Tales From the O'Neill: Celebrating the Summer Gala With Michael Douglas

By Sophia Saifi
24 Jul 2013

Sahr Ngaujah performs at the gala

"It's emotional being here," Hendel said. "This is where my parents were involved for 50 years. This is where we went on dates when we were in high school. Performers like Meryl Streep performed here."

For Hendel, attending the gala was like a homecoming. "It is a really important institution for American theatre. This is the place that is our home."

The gala saw performances from shows that the Hendels had produced. Recent National Music Theater Conference participant and lyricist Christopher Dimond rewrote the lyrics of the song "In the Heights" to honor the Hendels, and the original cast members from the time the musical In the Heights was workshopped at the O'Neill were at hand to perform the song.

Merwin Goldsmith and Kathryn Grody performed an excerpt from Old Jews Telling Jokes while Sahr Ngaujah, Oneika Philllips and Malaiyka Reid got the guests dancing to songs from Fela!

Speaking to Playbill about being back at the O'Neill, Ngaujah said, "The O'Neill is a benchmark and turning point in my life. Most of the work that I have done in my life, I feel is quite significant, but nothing has the impact on my relatonshop to art and the rest of the world like Fela! The birth of it for the mainstream was at Eugene O'Neill Theater Center. To come here and participate in honoring Ruth and Steve Hendel, who I love deeply, and their family, it is wonderful."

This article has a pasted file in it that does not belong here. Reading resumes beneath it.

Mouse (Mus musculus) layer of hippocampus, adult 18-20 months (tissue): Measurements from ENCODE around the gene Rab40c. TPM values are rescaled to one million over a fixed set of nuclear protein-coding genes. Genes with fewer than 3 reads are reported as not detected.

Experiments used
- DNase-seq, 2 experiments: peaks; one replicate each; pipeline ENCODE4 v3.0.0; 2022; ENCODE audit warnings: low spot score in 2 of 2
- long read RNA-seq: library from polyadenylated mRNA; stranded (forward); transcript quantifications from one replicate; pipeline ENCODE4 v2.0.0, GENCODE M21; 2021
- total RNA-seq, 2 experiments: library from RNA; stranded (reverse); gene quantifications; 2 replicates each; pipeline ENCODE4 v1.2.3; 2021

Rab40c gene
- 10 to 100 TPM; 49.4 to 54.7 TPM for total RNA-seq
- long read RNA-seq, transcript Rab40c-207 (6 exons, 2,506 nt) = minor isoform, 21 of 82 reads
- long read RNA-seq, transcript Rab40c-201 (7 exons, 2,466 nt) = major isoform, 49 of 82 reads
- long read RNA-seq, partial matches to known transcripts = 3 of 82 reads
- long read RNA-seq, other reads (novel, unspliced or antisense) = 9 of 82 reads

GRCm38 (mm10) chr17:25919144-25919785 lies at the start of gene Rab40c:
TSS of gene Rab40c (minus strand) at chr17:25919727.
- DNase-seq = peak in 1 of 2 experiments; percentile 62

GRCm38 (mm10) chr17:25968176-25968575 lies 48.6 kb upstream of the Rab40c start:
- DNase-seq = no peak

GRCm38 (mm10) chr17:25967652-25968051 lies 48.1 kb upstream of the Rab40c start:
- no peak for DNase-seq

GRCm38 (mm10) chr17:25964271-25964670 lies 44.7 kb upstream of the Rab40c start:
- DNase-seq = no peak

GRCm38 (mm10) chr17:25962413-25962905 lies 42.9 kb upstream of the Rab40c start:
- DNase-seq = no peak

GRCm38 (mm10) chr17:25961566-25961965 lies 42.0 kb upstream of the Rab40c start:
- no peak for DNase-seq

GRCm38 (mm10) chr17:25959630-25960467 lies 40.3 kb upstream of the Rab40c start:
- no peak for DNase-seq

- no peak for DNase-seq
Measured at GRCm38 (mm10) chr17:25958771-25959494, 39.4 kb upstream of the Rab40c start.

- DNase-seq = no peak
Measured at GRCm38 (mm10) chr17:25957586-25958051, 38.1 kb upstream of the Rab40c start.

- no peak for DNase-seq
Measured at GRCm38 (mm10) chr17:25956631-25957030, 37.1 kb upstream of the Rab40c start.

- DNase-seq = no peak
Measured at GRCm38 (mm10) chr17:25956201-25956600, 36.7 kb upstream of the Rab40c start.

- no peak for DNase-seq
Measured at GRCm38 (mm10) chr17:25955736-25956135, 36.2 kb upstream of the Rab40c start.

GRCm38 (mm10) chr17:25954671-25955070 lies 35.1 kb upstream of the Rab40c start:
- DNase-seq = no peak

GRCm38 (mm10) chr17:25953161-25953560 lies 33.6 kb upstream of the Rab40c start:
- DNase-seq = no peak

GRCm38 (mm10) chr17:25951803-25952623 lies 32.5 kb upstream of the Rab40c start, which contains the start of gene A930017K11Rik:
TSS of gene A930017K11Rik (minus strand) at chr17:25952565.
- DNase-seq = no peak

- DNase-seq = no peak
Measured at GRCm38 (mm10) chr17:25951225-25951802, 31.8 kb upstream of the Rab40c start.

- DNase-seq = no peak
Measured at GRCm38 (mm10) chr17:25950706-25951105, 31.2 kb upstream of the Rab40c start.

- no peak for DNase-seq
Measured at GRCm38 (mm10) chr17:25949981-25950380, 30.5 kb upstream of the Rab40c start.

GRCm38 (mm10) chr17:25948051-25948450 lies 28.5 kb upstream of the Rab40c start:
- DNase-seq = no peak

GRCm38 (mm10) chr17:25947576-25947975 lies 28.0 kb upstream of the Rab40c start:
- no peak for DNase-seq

Bill T. Jones, dancer and director of Fela!, sent a special video message in honor of the Hendels, in which he he thanked Steve for his patronage and performed a specially choreographed dance to Nina Simone's "Take Me to the Water." 

Teresa Eyring, executive director of Theatre Communications Group, was present at the gala and was full of praise for the O'Neill's place in American theatre.

"I always think of the O'Neill as the first place that recognizes the importance of focusing on the process for a playwright, of finding the play and not selling the play. It has been a respite where a playwright can find his/her own voice," she said. "This place has clearly been an incubator and a nourisher of the great playwrights."

As the night continued, the guests continued to dance to "Everything Scatter" from Fela! George White, the founder of the O'Neill, was in the crowd moving along with the students from the National Theater Institute. Executive director of the O'Neill, Preston Whiteway, conversed with Myron Hendel.

The generations mingled as music from Nigeria blared into the sky and the spirit of the Eugene O'Neill Theater Center kept its spark alive. With the Center due to celebrate its 50th anniversary in 2014, it looked like its future was in capable hands.

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